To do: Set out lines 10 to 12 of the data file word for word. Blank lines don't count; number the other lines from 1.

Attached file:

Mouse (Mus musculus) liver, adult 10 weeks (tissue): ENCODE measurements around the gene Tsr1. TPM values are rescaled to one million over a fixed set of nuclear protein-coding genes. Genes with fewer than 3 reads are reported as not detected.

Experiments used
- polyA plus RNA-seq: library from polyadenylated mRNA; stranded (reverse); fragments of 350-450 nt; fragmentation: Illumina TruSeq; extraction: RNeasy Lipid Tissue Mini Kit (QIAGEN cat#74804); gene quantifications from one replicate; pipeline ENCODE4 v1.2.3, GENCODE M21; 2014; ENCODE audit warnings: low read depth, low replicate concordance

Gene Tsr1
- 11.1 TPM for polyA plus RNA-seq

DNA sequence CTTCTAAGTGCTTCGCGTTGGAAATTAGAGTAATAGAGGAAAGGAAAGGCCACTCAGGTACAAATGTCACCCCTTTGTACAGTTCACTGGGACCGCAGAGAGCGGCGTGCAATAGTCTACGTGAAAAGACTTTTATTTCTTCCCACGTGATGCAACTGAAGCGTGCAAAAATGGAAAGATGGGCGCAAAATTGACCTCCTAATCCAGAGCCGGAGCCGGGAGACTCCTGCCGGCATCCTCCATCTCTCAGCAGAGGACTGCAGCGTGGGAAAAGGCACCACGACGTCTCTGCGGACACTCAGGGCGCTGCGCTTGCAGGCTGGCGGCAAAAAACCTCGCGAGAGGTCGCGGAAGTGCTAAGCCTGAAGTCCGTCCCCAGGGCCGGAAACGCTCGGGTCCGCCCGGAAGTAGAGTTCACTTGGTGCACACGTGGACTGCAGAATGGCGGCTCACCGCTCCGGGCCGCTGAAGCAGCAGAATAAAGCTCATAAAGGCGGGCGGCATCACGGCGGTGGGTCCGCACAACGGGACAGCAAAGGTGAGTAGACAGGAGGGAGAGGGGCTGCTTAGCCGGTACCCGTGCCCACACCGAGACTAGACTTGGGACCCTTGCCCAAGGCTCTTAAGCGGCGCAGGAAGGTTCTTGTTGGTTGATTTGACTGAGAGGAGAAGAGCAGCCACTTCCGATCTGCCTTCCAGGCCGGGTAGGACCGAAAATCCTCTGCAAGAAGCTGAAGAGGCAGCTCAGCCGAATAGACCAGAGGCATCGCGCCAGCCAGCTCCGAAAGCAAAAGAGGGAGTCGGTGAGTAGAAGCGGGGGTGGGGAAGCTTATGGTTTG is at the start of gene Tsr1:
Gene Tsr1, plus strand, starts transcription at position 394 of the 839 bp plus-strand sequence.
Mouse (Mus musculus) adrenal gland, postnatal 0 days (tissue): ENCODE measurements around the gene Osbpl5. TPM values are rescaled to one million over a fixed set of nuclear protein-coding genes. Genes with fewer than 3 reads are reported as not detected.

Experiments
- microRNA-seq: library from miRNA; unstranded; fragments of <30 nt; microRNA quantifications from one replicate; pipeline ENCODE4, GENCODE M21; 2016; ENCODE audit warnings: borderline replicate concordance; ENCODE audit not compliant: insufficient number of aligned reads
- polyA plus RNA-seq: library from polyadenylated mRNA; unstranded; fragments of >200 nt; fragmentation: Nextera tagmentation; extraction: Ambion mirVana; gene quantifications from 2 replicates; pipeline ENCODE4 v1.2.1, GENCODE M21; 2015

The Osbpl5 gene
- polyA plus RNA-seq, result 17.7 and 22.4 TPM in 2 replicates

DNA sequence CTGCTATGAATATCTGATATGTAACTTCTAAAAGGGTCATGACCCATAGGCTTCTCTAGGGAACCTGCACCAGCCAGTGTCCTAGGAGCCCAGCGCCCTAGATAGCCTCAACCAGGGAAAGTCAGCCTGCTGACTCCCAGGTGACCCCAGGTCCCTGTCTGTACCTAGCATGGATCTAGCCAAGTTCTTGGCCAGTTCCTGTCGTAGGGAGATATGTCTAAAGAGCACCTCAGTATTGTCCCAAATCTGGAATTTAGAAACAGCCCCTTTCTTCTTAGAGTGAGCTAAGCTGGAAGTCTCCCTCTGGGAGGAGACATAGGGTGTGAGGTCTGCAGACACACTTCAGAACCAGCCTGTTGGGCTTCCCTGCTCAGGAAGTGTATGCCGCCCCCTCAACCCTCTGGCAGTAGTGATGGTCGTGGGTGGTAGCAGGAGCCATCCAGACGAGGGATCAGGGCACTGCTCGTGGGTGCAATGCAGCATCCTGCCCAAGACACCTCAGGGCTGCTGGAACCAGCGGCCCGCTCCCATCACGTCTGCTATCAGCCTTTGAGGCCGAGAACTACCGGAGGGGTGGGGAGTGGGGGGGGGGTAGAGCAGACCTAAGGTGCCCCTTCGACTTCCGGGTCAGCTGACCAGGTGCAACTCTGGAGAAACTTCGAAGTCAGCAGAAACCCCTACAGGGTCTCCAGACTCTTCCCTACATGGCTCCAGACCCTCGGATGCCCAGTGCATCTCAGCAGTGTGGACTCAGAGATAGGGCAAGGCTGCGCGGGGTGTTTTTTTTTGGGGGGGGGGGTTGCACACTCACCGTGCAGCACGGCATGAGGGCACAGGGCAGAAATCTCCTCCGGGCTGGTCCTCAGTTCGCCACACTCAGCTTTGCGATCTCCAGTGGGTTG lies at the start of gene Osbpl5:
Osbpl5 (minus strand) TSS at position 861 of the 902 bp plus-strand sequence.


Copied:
- microRNA-seq: library from miRNA; unstranded; fragments of <30 nt; microRNA quantifications from one replicate; pipeline ENCODE4, GENCODE M21; 2016; ENCODE audit warnings: borderline replicate concordance; ENCODE audit not compliant: insufficient number of aligned reads
- polyA plus RNA-seq: library from polyadenylated mRNA; unstranded; fragments of >200 nt; fragmentation: Nextera tagmentation; extraction: Ambion mirVana; gene quantifications from 2 replicates; pipeline ENCODE4 v1.2.1, GENCODE M21; 2015

The Osbpl5 gene